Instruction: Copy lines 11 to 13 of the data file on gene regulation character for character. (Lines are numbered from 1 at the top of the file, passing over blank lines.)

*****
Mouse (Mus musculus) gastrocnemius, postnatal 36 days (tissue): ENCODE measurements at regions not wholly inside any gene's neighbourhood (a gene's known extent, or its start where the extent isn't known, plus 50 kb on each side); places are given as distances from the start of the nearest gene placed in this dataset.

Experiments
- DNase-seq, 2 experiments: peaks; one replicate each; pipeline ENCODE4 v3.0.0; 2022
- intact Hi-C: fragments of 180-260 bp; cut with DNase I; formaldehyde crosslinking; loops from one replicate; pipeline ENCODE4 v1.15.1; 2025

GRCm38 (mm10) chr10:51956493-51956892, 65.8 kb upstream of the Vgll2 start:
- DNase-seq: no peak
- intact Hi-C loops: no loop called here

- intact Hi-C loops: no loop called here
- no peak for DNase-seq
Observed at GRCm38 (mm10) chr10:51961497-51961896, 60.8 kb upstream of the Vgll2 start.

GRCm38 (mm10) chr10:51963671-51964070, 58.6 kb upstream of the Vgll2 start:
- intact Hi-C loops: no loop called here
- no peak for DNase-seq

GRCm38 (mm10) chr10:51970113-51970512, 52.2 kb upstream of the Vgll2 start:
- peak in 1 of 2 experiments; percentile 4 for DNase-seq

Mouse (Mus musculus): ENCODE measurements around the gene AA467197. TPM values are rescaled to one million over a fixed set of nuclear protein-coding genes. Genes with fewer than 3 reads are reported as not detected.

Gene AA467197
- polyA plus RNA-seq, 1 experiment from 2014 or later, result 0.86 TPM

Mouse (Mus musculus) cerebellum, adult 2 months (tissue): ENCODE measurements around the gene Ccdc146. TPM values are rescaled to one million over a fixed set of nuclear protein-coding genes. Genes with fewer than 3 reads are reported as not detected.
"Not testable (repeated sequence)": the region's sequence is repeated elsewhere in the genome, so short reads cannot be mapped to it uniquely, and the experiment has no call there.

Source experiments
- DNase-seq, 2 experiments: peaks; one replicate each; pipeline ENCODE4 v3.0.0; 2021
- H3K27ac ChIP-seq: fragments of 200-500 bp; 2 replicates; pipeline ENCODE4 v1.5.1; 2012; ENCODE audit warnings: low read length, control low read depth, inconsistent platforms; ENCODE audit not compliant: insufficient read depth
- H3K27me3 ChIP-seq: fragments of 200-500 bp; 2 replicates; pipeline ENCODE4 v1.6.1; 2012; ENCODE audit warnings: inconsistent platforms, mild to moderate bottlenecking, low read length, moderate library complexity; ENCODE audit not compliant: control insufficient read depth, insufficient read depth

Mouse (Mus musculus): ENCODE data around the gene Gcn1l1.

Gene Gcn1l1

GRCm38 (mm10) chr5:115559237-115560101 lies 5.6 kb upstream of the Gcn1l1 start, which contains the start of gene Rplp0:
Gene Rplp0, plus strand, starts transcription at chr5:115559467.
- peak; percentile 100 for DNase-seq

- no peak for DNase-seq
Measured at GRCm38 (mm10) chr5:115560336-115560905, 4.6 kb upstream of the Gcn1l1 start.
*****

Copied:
GRCm38 (mm10) chr10:51963671-51964070, 58.6 kb upstream of the Vgll2 start:
- intact Hi-C loops: no loop called here
- no peak for DNase-seq